Mutual-Funds-Advisor.com » Exchange-traded fund (ETF) Guides » ETF Tax Considerations

ETF Tax Considerations

ETFs are regarded as being tax-efficient to a great degree. Paying taxes on the acquired capital gains can be put off until the final sale of the fund, which is mainly caused by the way ETFs are created and redeemed. Paying taxes on capital gains is inevitable. However, it is recommended to delay it as much as possible so that the money you have free for investing will not be greatly reduced. The benefits an investor receives after-tax depend on several factors, such as:

  • The investor's marginal tax rate
  • Return on investment
  • The time the investment has been held

In terms of taxes ETFs are more beneficial than actively managed mutual funds. Additionally, they are slightly more advantageous than standard mutual funds and share almost the same benefits as tax managed index mutual funds.

If the value of a stock has increased in a standard mutual fund, the unrealized capital gains liabilities are accumulated. If it is sold, the mutual fund will distribute the capital gains to its shareholders keeping in mind the proportion of ownership.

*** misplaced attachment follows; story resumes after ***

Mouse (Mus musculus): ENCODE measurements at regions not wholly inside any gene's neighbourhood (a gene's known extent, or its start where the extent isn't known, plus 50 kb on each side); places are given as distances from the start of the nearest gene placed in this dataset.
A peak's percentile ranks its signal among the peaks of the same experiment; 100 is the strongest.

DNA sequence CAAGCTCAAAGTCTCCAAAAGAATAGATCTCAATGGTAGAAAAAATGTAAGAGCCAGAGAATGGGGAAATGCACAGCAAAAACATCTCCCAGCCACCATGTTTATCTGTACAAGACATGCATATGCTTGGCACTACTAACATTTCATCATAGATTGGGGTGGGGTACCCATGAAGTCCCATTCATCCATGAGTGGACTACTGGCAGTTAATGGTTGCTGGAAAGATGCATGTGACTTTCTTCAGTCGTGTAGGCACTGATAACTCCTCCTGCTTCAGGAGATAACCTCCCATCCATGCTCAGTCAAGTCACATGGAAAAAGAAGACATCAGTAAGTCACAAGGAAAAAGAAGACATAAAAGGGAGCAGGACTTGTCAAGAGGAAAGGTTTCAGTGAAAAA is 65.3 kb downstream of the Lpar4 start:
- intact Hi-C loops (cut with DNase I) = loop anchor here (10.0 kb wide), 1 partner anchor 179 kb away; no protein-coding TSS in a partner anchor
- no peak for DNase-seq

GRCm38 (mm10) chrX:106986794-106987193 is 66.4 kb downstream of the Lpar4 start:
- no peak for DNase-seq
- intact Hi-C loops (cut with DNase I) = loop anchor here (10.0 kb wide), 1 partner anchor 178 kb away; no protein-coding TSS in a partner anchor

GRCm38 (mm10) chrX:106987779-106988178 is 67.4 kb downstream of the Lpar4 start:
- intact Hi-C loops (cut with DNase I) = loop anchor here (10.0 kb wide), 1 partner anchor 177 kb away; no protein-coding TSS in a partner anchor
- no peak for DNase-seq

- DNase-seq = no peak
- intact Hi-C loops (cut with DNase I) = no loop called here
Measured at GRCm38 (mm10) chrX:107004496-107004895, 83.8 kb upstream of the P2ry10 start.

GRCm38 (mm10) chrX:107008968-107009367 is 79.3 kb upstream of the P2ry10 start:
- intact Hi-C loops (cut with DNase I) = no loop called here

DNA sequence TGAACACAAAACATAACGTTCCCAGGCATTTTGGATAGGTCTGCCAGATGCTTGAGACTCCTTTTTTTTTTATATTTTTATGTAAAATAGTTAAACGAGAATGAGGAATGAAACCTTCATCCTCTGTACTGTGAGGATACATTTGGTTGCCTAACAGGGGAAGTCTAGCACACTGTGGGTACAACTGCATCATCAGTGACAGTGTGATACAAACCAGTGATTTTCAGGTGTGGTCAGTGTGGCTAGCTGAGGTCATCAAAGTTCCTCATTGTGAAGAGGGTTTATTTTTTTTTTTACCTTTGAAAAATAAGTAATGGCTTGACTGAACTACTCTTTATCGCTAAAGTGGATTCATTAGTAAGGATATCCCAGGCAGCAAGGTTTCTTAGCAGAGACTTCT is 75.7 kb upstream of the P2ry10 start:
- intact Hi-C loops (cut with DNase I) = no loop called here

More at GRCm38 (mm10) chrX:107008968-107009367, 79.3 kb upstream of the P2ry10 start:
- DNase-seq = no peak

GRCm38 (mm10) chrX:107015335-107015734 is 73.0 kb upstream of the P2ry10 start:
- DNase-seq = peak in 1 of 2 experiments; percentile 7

An active mutual fund will lead to more taxes being paid to the IRS since more stocks will be bought and sold. This means that the turnover ratio will be higher. Under the conditions of a bear market when the prices of securities are decreasing, an active mutual fund investor will usually pay the tax bills of other investors. This is so since an investor that sells the mutual fund right before it makes distributions will not have to pay taxes, whereas the one that stays with the fund will have to pay Uncle Sam his fair share that is due on the whole amount.

ETFs are created through the so called in-kind trade by trading equivalent certificates. The tax benefits of ETFs come from the fact that the exchange of identical items doesn't require capital gains. However, capital gains are considered in standard mutual funds since they should acquire stocks on the open market for cash and the vice versa.

There are always exceptions from the general rule. In the case with ETFs, if the market is down, an ETF may have to pay high distributions, which will not be in tax advantage to the investors.

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